"The bunks were set four bunks high on each side. Once you were in, you had about 10 inches to the bottom of the next bunk," Vair said.
"In those Tribal [Class] destroyers, you just strung a hammock, which was a lot better.
"And, you hardly knew anyone outside your own group. Years later, I was sitting in a tavern talking to a guy and discovered we were both on her at the same time."
It also could be a dangerous place to be, especially for the aircrews.
Allen remembers the danger involved in taking off and landing on the small flight deck of the ship the crew lovingly called "The Bonny".
"People from the air force were just flabbergasted," Allen remembers, "'You fly off the Bonny? Jeez, are you crazy or what?'"
"I only had one crash," Allen said matter-of-factly about a landing in a twin-engined Grumman Tracker.
On a night mission in bad weather, Allen's aircraft made six approaches without being able to get the plane down, so the decision was made to head to a land base in Labrador.
After spending the night on land, they headed back to the ship in the morning, but the weather hadn't gotten any better.
Coming in, the aircraft's arrestor hook missed the first five cables stretched across the deck.
"We caught number one wire," Allen said, the sixth and final cable, and the 10,000-kilogram plane and its four crew members were left hanging off the end of the flight deck, with only the cable keeping it from plummeting into the sea below.
"There were people hollering for us to get out, and people hollering for us to stay inside," he said.
"Finally, I said I've had enough of this and went out [the hatch] right around where the props were, which were still spinning. That was a little bit interesting."
Some aircrew weren't so lucky.
George Vair was on board for just one year. "We lost two people when I was on it," he said.
And that trip through a hurricane in 1959 ended in tragedy.
Just 240 kilometres or so from Halifax on Dec. 12, after riding out five days of rough weather, a Tracker went into the sea minutes after takeoff.
The newspapers of the day reported the aircraft was launching to take part in exercises with a submarine, just a day before the ship was supposed to sail into Halifax, and that the plane with all four crew members couldn't be found.
Bryce Allen remembers it differently. He said the usual process coming home was to launch the planes offshore and fly into Shearwater air base.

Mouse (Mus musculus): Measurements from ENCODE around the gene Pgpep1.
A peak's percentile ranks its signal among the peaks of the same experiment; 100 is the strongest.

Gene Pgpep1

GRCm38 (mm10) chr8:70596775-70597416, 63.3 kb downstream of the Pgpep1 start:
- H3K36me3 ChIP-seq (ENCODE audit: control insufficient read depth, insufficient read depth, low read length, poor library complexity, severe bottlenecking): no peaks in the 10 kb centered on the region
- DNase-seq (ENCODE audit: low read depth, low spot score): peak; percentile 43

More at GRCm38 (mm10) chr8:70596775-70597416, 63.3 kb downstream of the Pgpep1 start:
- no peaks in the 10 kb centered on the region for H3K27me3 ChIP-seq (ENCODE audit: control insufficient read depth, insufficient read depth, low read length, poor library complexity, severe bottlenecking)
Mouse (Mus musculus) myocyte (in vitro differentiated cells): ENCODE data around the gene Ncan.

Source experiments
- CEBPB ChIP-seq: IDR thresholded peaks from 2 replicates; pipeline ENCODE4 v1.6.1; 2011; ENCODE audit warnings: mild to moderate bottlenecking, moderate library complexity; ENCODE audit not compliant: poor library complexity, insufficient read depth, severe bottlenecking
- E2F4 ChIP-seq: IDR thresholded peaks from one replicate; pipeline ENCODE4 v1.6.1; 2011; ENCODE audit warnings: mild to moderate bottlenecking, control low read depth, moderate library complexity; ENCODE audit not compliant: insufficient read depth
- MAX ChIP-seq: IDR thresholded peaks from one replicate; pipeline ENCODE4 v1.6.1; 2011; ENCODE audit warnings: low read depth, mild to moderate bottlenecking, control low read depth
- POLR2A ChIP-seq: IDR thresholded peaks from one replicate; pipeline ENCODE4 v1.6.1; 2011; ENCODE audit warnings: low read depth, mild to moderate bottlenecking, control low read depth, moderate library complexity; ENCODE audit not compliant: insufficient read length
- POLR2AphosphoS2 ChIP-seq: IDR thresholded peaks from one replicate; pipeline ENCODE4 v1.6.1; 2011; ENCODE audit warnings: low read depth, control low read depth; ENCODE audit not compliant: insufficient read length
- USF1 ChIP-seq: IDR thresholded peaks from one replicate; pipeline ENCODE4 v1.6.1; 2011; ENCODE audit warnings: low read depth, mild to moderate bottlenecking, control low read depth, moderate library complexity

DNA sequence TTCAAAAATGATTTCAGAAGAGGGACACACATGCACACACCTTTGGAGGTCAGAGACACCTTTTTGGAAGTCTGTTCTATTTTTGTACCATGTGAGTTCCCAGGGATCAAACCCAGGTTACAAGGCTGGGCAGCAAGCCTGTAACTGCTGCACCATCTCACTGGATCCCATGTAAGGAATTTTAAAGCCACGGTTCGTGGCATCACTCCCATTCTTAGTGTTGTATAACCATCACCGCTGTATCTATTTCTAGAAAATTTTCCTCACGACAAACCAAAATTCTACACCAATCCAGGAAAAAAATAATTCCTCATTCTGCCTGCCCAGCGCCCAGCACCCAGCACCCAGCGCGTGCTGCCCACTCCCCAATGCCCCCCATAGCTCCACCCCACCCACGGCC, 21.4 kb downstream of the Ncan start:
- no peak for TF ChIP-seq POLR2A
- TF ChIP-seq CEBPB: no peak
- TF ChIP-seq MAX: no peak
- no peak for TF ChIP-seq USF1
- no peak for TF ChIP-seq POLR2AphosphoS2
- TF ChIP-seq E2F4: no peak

Allen said he was assigned to be on the plane that crashed, but since he was single and it was two weeks before Christmas, he volunteered to give up his spot to a married man.
"The only thing they figured could have happened was that, in a hurry, they threw the baggage in the back of the plane and it wasn't secured. When the catapult launched the plane, they figured the baggage was thrown ahead into the cabin."
Allen said the plane went straight up into the air, and then down into the sea.
'They kept us busy'
HMCS Bonaventure had a busy career, out to sea three times a year, in three-month intervals.
She took part in numerous NATO exercises, sailed as far south as Argentina, and as far north as Ungava Bay. She also had stops in most of Europe's major ports.
She took Canada's first peacekeeping troops to Cyprus, was on high alert during the Cuban Missile Crisis, and picked up victims from a downed airliner off the coast of Ireland.
More than 20,000 aircraft landings took place on her deck, with the last one occurring on Dec. 12, 1969, coincidentally 10 years to the day after the fatal crash Bryce Allen witnessed.
But by the late '60s, the navy was looking to cut costs. And, the Bonaventure, the largest ship in the fleet, was an obvious target.
By that time, Vair was out of the Navy altogether, Allen had moved on to flying in shore-based Argus patrol aircraft. When she was decommissioned, he was there.
Sad to see her go
"It was a bad scene," he recalled.
"She had just had a refit done — $17 million. And they sold her for scrap."
Allen said there has always been a rumour that she ended up in service with another navy, "so maybe she got another 10 years."
There's no proof that's the case. Maybe it's just wishful thinking.
One of her anchors sits in Point Pleasant Park in Halifax, and the ship's bell is at Shearwater's aviation museum, memorials to the last of her kind in Canadian service.